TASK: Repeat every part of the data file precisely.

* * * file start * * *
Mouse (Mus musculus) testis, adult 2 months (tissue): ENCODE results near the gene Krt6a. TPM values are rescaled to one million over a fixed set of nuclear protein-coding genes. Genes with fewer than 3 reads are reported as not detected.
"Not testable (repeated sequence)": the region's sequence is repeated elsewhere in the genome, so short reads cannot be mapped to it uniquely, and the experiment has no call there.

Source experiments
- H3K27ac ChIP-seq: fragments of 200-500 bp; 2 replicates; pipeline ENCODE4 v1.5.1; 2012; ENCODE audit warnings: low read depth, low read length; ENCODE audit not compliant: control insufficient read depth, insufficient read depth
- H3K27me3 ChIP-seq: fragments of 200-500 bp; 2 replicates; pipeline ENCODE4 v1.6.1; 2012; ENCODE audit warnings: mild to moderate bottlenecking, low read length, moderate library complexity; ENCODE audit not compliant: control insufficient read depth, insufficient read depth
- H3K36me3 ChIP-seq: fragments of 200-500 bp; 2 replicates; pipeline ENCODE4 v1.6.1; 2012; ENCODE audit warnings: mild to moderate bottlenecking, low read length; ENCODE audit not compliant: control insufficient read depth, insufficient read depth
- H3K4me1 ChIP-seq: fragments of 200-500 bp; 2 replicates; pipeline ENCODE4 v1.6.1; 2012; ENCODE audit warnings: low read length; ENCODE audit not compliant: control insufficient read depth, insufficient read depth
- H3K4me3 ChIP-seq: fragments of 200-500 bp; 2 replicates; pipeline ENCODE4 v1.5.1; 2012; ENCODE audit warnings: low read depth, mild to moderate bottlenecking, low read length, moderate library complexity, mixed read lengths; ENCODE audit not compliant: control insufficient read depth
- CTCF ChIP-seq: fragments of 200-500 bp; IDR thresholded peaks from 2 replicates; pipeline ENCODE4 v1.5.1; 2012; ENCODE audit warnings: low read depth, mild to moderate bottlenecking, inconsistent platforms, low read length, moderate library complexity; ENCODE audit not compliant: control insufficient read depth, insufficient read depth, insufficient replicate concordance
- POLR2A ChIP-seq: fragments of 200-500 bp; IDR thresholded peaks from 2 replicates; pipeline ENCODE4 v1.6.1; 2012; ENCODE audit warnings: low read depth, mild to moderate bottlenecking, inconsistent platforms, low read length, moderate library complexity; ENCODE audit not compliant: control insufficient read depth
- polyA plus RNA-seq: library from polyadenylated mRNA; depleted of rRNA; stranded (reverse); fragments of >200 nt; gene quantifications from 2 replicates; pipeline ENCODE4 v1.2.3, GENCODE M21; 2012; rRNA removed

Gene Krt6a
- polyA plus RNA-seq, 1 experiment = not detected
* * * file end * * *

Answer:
Mouse (Mus musculus) testis, adult 2 months (tissue): ENCODE results near the gene Krt6a. TPM values are rescaled to one million over a fixed set of nuclear protein-coding genes. Genes with fewer than 3 reads are reported as not detected.
"Not testable (repeated sequence)": the region's sequence is repeated elsewhere in the genome, so short reads cannot be mapped to it uniquely, and the experiment has no call there.

Source experiments
- H3K27ac ChIP-seq: fragments of 200-500 bp; 2 replicates; pipeline ENCODE4 v1.5.1; 2012; ENCODE audit warnings: low read depth, low read length; ENCODE audit not compliant: control insufficient read depth, insufficient read depth
- H3K27me3 ChIP-seq: fragments of 200-500 bp; 2 replicates; pipeline ENCODE4 v1.6.1; 2012; ENCODE audit warnings: mild to moderate bottlenecking, low read length, moderate library complexity; ENCODE audit not compliant: control insufficient read depth, insufficient read depth
- H3K36me3 ChIP-seq: fragments of 200-500 bp; 2 replicates; pipeline ENCODE4 v1.6.1; 2012; ENCODE audit warnings: mild to moderate bottlenecking, low read length; ENCODE audit not compliant: control insufficient read depth, insufficient read depth
- H3K4me1 ChIP-seq: fragments of 200-500 bp; 2 replicates; pipeline ENCODE4 v1.6.1; 2012; ENCODE audit warnings: low read length; ENCODE audit not compliant: control insufficient read depth, insufficient read depth
- H3K4me3 ChIP-seq: fragments of 200-500 bp; 2 replicates; pipeline ENCODE4 v1.5.1; 2012; ENCODE audit warnings: low read depth, mild to moderate bottlenecking, low read length, moderate library complexity, mixed read lengths; ENCODE audit not compliant: control insufficient read depth
- CTCF ChIP-seq: fragments of 200-500 bp; IDR thresholded peaks from 2 replicates; pipeline ENCODE4 v1.5.1; 2012; ENCODE audit warnings: low read depth, mild to moderate bottlenecking, inconsistent platforms, low read length, moderate library complexity; ENCODE audit not compliant: control insufficient read depth, insufficient read depth, insufficient replicate concordance
- POLR2A ChIP-seq: fragments of 200-500 bp; IDR thresholded peaks from 2 replicates; pipeline ENCODE4 v1.6.1; 2012; ENCODE audit warnings: low read depth, mild to moderate bottlenecking, inconsistent platforms, low read length, moderate library complexity; ENCODE audit not compliant: control insufficient read depth
- polyA plus RNA-seq: library from polyadenylated mRNA; depleted of rRNA; stranded (reverse); fragments of >200 nt; gene quantifications from 2 replicates; pipeline ENCODE4 v1.2.3, GENCODE M21; 2012; rRNA removed

Gene Krt6a
- polyA plus RNA-seq, 1 experiment = not detected